“In Russia,” he continued, “disputes are usually resolved by common sense. If a dispute is about very significant money or property, then the two sides would typically send representatives to a dinner. Everyone attending arriving would be armed. Facing the possibility of a bloody, fatal outcome both sides always find a mutually agreeable solution. Fear provides the catalyst for common sense.”

He used his argument in the context of disputes between sovereign nations. Solutions often require an element of fear of disproportionate responses if no deal is struck. The idea of forcing adversaries to face horrific alternatives seemed to excite him. In essence, he was describing to me the current Ukraine impasse between the US and Russia. Putin knows Russia cannot afford a prolonged ground war with Ukraine. He also can see Biden is facing crucial midterm elections with a domestic congressional impasse, and cannot afford a major foreign crisis distraction. The two sides have no choice but to strike a deal.

On a different occasion, Putin asked me how decisions are really made in Washington, with its complex division of Presidential and Congressional powers. He said Kissinger could explain the broad parameters of a Presidential policy decision, but could not clarify how political consensus was achieved between the House, Senate, and the Executive Branch.

It was evident he had been given a deep intelligence brief on my career. He said Kissinger enjoys the public theatre of powerful people meeting in elaborate dinners or meetings with many aides ready to guide them. And he told me he had been informed that I preferred backroom meetings to shape consensus and provide room for negotiating details.

I tried to explain the elaborate process of balancing the interests of the many players in Washington, including Congress, the major agencies, and the intricate business arrangements that might be affected by any decision. I told him of my first personal meeting with Nixon, who had said he was impressed that I had strong personal support from leaders of both major parties. However, he added, this raised worries among his staff in the White House — so he really needed to know whether I was a Republican or a Democrat. To which I replied: “Yes.”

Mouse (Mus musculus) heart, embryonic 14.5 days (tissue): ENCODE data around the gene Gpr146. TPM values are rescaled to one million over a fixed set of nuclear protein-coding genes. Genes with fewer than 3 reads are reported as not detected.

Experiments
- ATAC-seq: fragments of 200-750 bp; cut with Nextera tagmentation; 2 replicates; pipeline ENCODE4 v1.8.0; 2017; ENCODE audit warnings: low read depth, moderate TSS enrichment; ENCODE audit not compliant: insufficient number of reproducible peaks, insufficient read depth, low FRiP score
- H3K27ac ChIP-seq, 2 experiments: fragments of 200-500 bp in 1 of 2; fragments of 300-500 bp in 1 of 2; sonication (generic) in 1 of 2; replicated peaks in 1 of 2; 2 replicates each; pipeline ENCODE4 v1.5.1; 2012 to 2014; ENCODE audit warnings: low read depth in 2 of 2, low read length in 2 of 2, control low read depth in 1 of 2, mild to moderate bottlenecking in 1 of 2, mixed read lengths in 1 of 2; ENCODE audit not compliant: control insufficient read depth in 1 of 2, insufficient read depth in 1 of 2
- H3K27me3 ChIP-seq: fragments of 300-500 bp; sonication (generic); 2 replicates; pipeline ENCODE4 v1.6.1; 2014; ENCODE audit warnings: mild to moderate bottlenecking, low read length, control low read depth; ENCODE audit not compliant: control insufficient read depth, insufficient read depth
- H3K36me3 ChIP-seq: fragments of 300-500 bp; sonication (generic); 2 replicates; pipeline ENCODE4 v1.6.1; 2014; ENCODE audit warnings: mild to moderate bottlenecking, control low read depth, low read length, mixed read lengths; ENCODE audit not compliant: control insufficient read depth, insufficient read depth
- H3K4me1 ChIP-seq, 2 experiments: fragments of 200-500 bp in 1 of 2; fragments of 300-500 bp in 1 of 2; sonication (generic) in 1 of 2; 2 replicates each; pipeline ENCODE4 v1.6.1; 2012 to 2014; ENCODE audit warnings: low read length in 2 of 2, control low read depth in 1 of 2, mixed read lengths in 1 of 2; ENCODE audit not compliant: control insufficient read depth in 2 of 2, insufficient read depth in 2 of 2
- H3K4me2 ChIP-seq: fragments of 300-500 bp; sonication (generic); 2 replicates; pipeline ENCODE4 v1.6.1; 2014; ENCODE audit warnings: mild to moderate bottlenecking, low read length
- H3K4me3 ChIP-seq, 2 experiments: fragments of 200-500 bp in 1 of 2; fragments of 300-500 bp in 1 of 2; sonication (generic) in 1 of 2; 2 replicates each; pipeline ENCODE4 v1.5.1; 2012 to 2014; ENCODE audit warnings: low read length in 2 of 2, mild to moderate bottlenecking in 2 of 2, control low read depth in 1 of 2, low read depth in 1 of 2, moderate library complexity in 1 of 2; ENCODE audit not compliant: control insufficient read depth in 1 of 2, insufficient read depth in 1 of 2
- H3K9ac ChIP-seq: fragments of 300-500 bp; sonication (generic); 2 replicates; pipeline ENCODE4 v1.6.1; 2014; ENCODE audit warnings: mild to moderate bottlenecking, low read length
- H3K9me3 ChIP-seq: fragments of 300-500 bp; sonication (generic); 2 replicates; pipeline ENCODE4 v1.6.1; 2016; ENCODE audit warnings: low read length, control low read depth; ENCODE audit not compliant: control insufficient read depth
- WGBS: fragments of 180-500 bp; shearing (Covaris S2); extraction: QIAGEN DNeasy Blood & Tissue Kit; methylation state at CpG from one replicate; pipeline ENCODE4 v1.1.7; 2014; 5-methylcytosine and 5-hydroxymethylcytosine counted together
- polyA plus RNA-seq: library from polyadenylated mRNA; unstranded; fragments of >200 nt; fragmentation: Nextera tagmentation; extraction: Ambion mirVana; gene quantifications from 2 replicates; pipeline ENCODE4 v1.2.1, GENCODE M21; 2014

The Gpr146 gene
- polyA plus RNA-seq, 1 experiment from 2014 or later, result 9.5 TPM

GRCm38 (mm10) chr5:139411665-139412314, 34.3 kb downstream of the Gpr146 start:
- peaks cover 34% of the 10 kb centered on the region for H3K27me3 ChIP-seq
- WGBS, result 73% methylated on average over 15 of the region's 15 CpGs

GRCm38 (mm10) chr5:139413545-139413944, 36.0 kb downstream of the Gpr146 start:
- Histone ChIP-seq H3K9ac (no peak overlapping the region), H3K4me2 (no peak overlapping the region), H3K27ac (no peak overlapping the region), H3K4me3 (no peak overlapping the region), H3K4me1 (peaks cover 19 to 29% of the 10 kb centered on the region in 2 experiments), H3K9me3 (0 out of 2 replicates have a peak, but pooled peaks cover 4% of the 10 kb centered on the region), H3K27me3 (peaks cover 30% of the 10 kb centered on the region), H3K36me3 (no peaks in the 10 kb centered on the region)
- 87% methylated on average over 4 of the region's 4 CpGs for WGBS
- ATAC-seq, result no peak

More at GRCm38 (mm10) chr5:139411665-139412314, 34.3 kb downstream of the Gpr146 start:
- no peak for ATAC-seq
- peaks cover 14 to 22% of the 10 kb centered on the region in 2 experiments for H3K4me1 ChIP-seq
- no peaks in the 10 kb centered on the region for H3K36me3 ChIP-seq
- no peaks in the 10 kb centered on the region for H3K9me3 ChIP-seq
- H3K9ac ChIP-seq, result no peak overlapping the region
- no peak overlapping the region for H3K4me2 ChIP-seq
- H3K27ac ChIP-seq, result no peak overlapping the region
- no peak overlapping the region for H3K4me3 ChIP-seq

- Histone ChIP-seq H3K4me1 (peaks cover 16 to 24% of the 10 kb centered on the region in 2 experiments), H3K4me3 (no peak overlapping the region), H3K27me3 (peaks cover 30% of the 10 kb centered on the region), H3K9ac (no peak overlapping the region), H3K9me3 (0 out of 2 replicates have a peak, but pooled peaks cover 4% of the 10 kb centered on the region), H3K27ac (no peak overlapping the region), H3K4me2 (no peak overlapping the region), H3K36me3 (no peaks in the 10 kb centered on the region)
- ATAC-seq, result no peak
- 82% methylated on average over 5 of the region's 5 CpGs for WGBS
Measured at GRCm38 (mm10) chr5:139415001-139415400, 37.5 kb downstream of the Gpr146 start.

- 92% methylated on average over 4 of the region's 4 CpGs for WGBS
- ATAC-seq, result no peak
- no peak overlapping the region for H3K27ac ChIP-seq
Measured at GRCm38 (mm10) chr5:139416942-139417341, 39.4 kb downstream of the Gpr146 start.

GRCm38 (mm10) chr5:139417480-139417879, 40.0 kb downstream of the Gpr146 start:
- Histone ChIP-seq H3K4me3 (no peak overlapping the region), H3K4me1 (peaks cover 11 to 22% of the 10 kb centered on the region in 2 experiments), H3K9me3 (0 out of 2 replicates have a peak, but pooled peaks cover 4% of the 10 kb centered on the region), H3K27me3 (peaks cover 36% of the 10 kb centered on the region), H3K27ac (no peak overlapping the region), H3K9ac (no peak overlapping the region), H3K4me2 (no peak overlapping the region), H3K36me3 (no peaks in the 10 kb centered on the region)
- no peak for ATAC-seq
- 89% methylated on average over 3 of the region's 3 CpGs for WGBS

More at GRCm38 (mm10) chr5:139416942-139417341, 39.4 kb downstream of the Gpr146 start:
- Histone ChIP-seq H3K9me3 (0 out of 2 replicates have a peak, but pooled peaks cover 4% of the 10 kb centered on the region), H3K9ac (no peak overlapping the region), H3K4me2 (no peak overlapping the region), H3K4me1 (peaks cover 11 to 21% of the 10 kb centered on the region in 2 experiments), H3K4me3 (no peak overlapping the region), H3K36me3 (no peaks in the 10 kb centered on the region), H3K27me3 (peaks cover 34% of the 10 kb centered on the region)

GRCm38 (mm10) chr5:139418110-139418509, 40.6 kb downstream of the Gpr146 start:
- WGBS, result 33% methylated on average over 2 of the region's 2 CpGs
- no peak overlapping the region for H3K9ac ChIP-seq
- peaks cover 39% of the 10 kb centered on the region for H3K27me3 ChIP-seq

When Nixon asked what that meant, I explained that I was not a partisan warrior, but rather a problem solver. To get a solution I would always be ready to work with key players of both parties depending upon the specific problem. This seemed to amuse Putin.

The impression of Putin that I was left with was of a man who was more intelligent than most of the politicians I had met in Washington and in other capitals around the world. I was reminded of my childhood: I grew up in a predominantly Sicilian neighbourhood, with a mafia maintaining order. No disorganised crime allowed. Putin did seem to have the instincts of a Sicilian mafia boss: quick to reward but quick to pose mortal risk in the event of non-conformity to the family rules.

Looking back to those times of growing disarray in Russia’s leadership, I can recall the prolonged, multi-year paralysis of the Brezhnev Presidency, which was followed by the brief Presidencies of Andropov and Chernenko. Gorbachev was not strong enough to impose his will. Yeltsin had good ideas but was easily distracted and lacked follow through. Russia was in urgent need of a strong leader — and so Putin stepped in.